Saturday, January 05, 2008

Antique chemistry text sheds light on Lugol's solution shelf-life issue (thanks, Google Books!)

"Iodine is slightly soluble in water, one part of the element requiring about 3700 parts of water to dissolve it, forming a yellowish solution, which, on exposure to light, decolorizes with formation of hydriodic acid. The solubility of iodine in water is much increased by the presence of potassium iodide or hydriodic acid. The official Liquor lodi Compositus, U.S.P. (Lugol's Solution), is a preparation based on this property. In strong alcohol iodine is soluble to the extent of one part in ten of the solvent, forming a dark-brown liquid, which is stronger than the Tincture lodi, U.S.P., which contains 7 parts of iodine and 5 parts of potassium iodide in 100 of alcohol. ALCOHOLIC SOLUTION OF IODINE READILY UNDERGOES DECOMPOSITION UPON STANDING, THE LOSS IN FREE IODINE VARYING FROM 15 TO 25 PER CENT, IN ONE YEAR'S TIME OR EVEN LESS. THE IODINE IS CONVERTED INTO HYDRIODIC ACID AND ETHYL IODIDE. THIS DECOMPOSITION MAY BE PREVENTED BY THE PRESENCE OF POTASSIUM IODIDE AS DIRECTED IN THE U.S.P." [emphasis added]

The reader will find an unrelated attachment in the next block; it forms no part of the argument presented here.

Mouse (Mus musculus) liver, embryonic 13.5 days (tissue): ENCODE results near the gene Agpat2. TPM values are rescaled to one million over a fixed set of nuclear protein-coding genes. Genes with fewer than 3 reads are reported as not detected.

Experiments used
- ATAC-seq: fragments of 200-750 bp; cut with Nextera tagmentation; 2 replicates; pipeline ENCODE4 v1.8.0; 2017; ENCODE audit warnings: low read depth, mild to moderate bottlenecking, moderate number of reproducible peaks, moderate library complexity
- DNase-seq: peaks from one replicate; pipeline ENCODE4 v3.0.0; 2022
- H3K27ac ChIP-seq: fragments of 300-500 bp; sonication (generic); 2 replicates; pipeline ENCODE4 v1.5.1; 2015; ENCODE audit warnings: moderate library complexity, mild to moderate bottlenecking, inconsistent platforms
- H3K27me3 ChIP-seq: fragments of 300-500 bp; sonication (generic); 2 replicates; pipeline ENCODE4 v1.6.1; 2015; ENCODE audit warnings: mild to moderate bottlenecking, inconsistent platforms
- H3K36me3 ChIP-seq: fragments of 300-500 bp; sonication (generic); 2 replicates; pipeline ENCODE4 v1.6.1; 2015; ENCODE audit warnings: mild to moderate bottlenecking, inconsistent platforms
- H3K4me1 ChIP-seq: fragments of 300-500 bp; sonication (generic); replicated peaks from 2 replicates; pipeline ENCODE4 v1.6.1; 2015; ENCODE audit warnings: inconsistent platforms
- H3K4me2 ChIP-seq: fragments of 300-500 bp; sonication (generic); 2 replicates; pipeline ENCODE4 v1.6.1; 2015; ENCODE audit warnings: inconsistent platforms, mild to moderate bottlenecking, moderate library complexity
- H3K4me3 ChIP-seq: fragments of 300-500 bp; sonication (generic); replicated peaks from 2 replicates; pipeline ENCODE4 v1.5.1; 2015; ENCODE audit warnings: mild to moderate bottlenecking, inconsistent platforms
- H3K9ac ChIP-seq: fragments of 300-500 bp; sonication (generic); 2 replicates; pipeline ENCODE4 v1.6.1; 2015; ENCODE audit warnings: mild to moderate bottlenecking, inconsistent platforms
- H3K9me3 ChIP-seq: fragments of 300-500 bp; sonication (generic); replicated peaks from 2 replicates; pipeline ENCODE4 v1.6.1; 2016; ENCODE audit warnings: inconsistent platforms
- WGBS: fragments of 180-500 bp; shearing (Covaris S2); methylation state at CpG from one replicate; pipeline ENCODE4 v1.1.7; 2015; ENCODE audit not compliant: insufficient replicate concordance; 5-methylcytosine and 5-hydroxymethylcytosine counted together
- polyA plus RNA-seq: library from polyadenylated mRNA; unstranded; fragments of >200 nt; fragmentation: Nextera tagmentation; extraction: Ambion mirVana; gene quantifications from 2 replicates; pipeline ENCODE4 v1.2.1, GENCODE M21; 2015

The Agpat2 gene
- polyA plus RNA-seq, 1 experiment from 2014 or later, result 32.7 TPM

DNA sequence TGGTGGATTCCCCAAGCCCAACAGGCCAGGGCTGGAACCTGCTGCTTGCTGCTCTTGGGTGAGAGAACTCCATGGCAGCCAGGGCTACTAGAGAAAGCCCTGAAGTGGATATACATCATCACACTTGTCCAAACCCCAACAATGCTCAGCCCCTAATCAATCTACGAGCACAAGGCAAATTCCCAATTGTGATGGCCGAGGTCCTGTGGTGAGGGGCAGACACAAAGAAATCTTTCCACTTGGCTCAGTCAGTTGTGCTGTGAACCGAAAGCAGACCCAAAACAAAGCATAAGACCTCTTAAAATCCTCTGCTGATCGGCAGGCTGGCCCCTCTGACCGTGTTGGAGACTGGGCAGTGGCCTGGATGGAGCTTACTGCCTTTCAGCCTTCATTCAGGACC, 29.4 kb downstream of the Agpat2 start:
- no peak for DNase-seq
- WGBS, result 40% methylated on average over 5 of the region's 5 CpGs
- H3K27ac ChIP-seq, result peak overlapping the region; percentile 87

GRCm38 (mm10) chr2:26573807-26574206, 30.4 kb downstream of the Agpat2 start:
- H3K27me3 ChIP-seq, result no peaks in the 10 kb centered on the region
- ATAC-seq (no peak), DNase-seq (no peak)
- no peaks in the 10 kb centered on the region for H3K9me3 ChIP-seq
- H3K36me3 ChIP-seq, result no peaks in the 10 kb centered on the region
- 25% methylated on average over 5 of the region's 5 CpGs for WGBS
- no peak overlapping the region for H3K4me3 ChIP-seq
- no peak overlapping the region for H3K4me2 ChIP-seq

from A Text-book of Chemistry: Intended for the Use of Pharmaceutical and Medical Students, p 177